Monday, December 13, 2004

Teach Your Children Well

Some people just get it.

GramTuna had the gift. She could parent from afar. When we were young, we could be wrestling upstairs at the other end of the house. One What's Going On Up There? could stop up dead in our tracks. Add a Buster to that sentence, and we knew we were in deep trouble.

She could parent while talking on the phone. She had the finger-snap of death. One Thor-like thunder from her fingertips, and we knew we had better knock it off NOW, because sooner, rather than later, she would no longer be tethered to the phone.

I inherited the gift and crafted the look of death into a thing of beauty. It works at distances upwards of fifty feet away, and can stop talking, goofing around, and other errant church behaviors. I'm proud to say I also recently performed a perfect pointed cough of even though you're not looking at me, you had better stop it NOW. It worked so well, I almost cried.

But some people just don't get it.

I sat through a Teddy-Bear tea concert yesterday where I don't know who was worse -- the adults or the kids. Despite the request for no flash photography -- because it BLINDS people -- the kids were a-cheesing and the adults were a-snapping throughout the entire concert. How many pictures does one person need of Anabelle strangling her Teddy Bear? The answer was either 20 minutes, or until the camera runs out of film.

Satan's Table #28 quickly lost control during the concert. When the adults weren't taking pictures, they were ignoring the children, which didn't sit too well with the well-dressed monsters. So the kids started getting loud and fidgety. One genius adult decided the answer was to amuse their tot by playing "Got Your Bear!"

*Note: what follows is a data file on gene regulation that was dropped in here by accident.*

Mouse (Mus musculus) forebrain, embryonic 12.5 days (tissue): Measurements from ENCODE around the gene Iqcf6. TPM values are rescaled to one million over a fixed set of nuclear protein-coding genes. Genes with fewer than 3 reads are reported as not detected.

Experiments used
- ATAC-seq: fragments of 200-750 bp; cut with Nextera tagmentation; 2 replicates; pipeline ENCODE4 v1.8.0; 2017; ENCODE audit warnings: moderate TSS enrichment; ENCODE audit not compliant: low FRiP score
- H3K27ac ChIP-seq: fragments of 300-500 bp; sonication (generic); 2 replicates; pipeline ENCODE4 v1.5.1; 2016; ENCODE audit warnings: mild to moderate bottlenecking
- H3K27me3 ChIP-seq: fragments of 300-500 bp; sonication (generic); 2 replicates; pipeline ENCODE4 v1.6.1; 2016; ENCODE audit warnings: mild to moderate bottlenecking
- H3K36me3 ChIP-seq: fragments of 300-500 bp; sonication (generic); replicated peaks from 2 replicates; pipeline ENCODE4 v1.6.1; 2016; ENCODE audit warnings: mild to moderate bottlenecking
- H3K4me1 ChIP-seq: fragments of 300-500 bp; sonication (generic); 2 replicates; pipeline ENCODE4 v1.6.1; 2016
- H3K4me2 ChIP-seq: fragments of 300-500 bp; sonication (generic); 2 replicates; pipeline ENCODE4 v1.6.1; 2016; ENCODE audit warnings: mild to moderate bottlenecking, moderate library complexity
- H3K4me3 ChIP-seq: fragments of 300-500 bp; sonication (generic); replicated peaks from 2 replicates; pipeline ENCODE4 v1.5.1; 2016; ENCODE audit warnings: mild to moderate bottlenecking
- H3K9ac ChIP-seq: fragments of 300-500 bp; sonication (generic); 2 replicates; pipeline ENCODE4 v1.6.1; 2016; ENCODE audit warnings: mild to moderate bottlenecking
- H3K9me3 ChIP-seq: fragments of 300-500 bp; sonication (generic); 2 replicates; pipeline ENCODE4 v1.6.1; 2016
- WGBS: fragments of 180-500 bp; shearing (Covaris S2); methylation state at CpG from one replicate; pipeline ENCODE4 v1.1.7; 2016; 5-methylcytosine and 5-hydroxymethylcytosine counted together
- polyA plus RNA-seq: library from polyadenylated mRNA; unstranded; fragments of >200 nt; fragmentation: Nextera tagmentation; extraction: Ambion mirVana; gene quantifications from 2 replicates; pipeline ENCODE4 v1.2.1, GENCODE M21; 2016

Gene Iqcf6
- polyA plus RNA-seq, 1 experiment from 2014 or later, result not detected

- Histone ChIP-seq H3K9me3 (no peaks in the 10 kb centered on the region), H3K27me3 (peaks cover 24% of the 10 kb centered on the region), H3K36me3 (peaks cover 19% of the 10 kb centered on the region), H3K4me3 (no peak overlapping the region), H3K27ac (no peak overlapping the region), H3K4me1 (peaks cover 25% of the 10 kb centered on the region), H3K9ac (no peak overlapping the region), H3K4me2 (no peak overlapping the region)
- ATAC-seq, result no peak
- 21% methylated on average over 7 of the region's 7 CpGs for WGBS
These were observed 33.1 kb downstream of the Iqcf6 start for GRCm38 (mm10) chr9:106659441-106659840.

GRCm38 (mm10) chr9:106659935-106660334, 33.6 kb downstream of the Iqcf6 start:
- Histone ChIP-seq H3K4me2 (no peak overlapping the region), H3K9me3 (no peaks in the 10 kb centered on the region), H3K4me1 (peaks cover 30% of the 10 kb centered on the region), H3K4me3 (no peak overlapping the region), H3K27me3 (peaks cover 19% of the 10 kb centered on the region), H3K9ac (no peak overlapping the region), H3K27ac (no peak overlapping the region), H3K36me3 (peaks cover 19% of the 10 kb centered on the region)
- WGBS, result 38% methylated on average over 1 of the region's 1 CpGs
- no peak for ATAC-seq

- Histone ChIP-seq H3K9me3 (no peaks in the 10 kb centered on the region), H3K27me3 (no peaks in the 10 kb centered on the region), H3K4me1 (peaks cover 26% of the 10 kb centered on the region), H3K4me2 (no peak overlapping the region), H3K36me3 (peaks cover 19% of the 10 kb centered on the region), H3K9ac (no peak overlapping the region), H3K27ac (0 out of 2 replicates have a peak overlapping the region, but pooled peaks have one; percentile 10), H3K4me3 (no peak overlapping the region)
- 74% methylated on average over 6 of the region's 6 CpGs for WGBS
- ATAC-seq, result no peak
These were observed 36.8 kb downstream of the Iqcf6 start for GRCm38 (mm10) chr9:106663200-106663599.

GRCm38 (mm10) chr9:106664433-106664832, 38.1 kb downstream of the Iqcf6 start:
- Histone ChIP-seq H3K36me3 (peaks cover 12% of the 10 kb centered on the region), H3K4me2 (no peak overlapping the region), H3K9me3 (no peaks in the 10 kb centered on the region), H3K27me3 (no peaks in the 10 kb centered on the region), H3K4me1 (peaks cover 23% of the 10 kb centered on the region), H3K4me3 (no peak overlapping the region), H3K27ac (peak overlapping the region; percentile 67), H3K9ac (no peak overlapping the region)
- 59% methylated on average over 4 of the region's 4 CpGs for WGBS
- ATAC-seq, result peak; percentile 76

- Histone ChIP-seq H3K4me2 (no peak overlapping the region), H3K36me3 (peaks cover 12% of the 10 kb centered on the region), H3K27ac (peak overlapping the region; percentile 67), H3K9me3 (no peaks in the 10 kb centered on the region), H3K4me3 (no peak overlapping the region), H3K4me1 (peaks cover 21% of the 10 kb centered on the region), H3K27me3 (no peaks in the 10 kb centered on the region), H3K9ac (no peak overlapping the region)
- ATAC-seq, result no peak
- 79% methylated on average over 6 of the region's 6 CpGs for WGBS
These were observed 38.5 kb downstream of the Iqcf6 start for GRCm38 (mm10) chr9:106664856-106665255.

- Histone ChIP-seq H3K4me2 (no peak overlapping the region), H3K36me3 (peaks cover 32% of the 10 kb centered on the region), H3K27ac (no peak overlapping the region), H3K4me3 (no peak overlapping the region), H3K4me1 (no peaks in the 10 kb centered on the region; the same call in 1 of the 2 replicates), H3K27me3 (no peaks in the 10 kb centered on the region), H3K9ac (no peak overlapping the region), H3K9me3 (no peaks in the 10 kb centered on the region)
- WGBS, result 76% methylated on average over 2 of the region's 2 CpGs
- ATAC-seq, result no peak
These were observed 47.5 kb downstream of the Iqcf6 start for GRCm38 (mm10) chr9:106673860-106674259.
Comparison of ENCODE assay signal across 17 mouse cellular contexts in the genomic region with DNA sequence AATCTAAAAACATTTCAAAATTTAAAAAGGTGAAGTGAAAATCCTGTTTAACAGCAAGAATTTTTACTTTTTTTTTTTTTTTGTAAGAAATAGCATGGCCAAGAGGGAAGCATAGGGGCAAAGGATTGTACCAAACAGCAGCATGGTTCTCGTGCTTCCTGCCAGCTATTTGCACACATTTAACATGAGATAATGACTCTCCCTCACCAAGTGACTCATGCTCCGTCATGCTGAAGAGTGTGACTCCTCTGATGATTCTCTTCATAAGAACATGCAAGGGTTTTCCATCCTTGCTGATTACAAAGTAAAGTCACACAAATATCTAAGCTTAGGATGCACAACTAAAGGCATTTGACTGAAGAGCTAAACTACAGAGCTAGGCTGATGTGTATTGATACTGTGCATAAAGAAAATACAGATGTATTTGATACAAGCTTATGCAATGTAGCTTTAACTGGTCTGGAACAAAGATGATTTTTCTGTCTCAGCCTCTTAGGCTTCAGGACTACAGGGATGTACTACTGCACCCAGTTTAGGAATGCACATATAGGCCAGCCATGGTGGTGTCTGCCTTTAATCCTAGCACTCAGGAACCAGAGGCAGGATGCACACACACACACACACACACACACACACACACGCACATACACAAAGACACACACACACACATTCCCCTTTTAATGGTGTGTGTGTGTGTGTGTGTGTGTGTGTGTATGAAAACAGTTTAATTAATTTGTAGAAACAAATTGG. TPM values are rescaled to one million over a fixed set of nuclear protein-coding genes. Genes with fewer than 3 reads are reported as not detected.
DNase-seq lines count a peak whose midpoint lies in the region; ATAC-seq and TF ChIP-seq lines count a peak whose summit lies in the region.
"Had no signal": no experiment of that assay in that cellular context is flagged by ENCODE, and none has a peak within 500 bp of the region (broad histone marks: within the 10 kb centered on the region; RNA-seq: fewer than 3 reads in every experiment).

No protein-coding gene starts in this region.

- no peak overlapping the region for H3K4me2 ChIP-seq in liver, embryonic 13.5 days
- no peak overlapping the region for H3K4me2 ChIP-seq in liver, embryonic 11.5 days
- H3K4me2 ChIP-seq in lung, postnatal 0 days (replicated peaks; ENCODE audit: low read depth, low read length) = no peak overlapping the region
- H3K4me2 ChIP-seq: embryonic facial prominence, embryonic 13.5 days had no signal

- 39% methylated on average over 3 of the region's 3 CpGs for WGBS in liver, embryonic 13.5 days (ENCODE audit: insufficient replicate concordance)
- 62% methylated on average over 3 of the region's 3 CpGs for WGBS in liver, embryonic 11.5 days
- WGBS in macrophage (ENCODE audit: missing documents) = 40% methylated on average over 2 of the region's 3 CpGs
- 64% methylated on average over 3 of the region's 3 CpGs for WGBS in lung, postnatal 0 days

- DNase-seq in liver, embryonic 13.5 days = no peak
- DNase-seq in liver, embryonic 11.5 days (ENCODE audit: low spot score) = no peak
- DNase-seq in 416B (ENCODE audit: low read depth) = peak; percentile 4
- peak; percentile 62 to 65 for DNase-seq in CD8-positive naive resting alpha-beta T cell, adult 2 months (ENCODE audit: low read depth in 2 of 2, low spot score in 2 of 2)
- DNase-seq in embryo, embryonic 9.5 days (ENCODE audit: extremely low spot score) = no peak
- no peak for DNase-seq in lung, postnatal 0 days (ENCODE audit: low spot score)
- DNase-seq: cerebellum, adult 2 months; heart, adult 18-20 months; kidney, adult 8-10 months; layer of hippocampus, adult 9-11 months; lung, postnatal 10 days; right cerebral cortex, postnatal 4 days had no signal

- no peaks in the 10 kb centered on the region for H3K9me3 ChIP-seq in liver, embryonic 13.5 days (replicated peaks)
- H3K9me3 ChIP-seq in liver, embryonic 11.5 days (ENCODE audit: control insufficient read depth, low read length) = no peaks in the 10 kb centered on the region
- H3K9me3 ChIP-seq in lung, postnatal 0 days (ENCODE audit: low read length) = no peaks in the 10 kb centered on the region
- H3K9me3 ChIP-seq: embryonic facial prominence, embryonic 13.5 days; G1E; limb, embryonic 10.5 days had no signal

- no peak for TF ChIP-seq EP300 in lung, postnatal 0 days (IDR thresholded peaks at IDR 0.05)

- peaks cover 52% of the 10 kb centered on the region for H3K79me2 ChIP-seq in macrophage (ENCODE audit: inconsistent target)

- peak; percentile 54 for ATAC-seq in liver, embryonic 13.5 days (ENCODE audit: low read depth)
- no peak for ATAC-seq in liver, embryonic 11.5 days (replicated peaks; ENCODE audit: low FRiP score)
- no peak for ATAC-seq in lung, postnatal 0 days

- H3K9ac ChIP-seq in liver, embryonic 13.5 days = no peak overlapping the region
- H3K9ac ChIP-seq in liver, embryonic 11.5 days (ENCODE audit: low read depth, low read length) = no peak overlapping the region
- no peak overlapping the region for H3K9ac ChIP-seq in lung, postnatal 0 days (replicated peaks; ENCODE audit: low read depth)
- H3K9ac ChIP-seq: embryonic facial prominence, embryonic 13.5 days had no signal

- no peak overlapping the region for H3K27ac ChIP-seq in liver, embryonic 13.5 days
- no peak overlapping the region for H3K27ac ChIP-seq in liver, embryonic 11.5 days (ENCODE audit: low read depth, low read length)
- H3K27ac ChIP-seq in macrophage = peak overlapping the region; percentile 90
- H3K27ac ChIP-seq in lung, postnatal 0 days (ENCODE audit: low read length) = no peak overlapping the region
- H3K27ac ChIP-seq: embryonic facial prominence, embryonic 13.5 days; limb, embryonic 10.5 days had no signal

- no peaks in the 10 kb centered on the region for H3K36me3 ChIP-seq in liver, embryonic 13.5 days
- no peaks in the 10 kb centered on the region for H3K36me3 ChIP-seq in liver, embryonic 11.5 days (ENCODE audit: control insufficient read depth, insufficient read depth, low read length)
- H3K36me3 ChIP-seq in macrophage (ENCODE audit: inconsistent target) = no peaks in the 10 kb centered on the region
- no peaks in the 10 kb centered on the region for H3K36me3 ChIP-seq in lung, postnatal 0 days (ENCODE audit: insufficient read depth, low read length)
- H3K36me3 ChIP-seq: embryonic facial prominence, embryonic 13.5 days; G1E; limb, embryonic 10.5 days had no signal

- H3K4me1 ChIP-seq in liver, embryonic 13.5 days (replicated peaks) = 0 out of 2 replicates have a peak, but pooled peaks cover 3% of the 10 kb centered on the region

People -- "Keepaway" is not a quiet, calming activity.

So, while the choir is singing, the kid tries to rescue Teddy. He jumps. He grabs. "Got Your Bear!" says the adult. He giggles. "Got your bear!" says the adult again. He jumps and grabs an arm. They play tug of war. "Got your bear!" says the adult. He whines and then half-yells "Give me back my bear!" Which, mercifully, the adult finally did. Why? Because it was PICTURE TIME AGAIN.

Not to be outdone, another little girl in need of an anger-management class decided Teddy needed a little tough love. Grabbing it by a leg, she began by pounding it on her chair...and then on the table...and then on the toddler next to her...and then on the adult.

The call and response of this chain of events was several utterances of "Be nice to your bear" which was answered with a smile, a giggle, and a defiant "NO!" Maybe if the parenting was done in a tone of voice that implied something more serious than "Look, an apple" they might have had more success. The entire exchange had as much effect on the children as the request for no flash photography had on the adults: Zippo.

So where do you start? With the adults who can't manage to keep all their flashing, buzzing, beeping, ringing, vibrating toys at home? Or with the kids who have never been taught how to sit still and be quiet?

I think I can handle this in classic Tuna fashion:

Put the camera away or the bear gets it.



TV Junkie said...

The adults are absolutely the greater of two evils. The adults should know better. *shakes head* tisk-tisk-tisk

Anonymous said...

You forgot to add a Buster to the end of that!! hee

Gary said...

The kids will grow up to be just like the adults around them. What a happy future it will be!!! *sighs*

Anonymous said...

[gives Tuna a standing ovation]


Margaret said...

You start with the adults, because if the adults can not follow simple instructions, the children see this, and won't either.

My daughte is only 3, but I have perfected the 'point of death'. When she is misbehavin' I get her attention, then I just point at her. That usually stops her in her tracks.